Flipkart, India’s largest e-commerce company launched in October 2007, with the simple and unstated goal of being “the Amazon of India”. By June 2013, when e-commerce giant Amazon entered India to claim for itself that mantle, Flipkart was way ahead.

Ola, India’s largest ride hailing company, started out in December 2010. Everyone saw it as the “Uber of India”. Which meant that by August 2013, when Uber launched its India operations, Ola had already cemented its lead.

Which brings us to Chai Point, India’s largest tea café chain. Co-founded by CEO Amuleek Singh Bijral in 2010, Bengaluru-based Chai Point has grown to 141 stores across 10 Indian cities in nine years. Its closest rival in the space, Delhi-based Chaayos, which started two years later, has 62 stores across seven cities. 

But, like Flipkart and Ola before it, it wants to be something much bigger. It wants to be the “Luckin Coffee of India.”

Luckin Coffee, founded in 2017, in less than two years, has become the second-largest café chain in China, with 3,300 outlets—after Starbucks, which has nearly 4,000 stores. It’s now gunning for the number one spot, pushing aggressively with offers like delivering coffee in under 30 minutes, deep-discounting and an order-online-pick-up-at-store service. No surprise then that 90% of Luckin’s stores are for pick-ups; they’re not cafés.

Chai Point sees a kindred spirit here.

“When I met [Bijral], he said he wants to make Chai Point the Luckin of India,” said an industry expert, requesting not to be named, as they are working with the café chain. “[Bijral] had been tracking Luckin for a while.”

There’s a fair bit the two have had in common thus far—competitively priced beverages, smaller stores, tech-enabled consumer data gathering. That Chai Point prioritises technology over the usual fare of big stores—as with café chains like Cafe Coffee Day or Starbucks—reflects in its delivery-first policy. Chai Point stores have dedicated kiosks for delivery personnel to collect from, as opposed to crowding at the payment counter. Its app, available on Android and App Store under ‘Chai Point Food & Tea Delivery’, other than deliveries and offers, has a GPS-enabled map to locate stores.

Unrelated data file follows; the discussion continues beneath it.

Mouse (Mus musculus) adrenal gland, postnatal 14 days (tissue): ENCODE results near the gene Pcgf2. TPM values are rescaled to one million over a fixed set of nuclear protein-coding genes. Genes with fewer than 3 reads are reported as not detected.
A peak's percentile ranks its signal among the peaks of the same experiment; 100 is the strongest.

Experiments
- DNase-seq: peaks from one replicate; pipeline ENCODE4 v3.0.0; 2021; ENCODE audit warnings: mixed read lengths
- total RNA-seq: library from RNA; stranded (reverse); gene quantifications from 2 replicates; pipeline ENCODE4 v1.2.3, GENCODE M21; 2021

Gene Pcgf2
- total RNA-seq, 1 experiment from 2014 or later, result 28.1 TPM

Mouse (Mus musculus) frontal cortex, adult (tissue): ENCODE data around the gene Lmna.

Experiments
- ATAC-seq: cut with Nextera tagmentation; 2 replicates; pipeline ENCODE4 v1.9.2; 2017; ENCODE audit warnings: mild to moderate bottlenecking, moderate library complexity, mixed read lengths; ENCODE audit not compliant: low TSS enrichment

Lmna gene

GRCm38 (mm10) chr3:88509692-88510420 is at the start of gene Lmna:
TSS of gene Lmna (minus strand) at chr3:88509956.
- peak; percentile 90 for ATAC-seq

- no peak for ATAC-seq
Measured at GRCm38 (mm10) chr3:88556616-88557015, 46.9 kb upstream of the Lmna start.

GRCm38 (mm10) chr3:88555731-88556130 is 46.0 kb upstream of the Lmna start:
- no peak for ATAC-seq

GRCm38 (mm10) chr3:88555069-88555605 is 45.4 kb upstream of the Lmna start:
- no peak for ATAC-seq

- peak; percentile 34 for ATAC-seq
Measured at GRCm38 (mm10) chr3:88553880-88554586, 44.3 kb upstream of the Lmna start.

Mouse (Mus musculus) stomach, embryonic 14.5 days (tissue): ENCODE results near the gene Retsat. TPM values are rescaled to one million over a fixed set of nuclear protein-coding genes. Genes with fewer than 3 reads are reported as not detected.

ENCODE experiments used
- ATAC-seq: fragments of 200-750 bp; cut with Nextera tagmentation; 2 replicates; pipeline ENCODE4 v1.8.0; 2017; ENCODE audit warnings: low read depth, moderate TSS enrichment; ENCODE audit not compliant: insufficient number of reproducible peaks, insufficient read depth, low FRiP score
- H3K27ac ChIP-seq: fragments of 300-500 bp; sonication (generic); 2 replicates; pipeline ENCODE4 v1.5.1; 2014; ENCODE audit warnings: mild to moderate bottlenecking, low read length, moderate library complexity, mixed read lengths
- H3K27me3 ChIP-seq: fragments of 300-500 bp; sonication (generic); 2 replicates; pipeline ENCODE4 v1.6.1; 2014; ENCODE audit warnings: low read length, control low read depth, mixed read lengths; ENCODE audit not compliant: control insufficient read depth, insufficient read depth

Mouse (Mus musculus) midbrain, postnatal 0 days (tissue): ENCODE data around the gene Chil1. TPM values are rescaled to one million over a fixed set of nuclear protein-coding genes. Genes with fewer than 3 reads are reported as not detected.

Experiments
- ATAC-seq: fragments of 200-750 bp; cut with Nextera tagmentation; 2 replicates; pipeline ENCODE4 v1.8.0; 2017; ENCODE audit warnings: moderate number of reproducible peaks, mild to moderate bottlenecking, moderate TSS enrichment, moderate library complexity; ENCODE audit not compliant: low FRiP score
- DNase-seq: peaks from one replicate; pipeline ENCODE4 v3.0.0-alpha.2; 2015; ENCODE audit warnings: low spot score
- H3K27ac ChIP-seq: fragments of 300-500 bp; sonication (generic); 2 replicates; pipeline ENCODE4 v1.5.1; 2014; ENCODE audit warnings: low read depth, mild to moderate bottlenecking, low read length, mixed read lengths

Chai Point’s novel business model, which steps away from in-store seating, focused on data reading and sophisticated tech, could prove disruptive in the specialised tea and coffee retail space in India. That’s a market that stood at Rs 2570 crore ($358.5 million) in 2018, according to a study by market research firm Euromonitor, and is set to touch Rs 4540 crore ($633.3 million) by 2023. Specialisation aside, the Indian tea retail industry alone is valued at Rs 18,000 crore ($2.5 billion), more than twice as big as coffee’s Rs 7,000 crore ($976.5 million) market. 


Pranav Shankar

Pranav Shankar, an ACJ Bloomberg Business Journalism and a Functional English grad, writes on consumer products, OTT, and mobility. Shankar is a musicophile and motorhead, and spends his spare time playing sports and video games, or going on rides.

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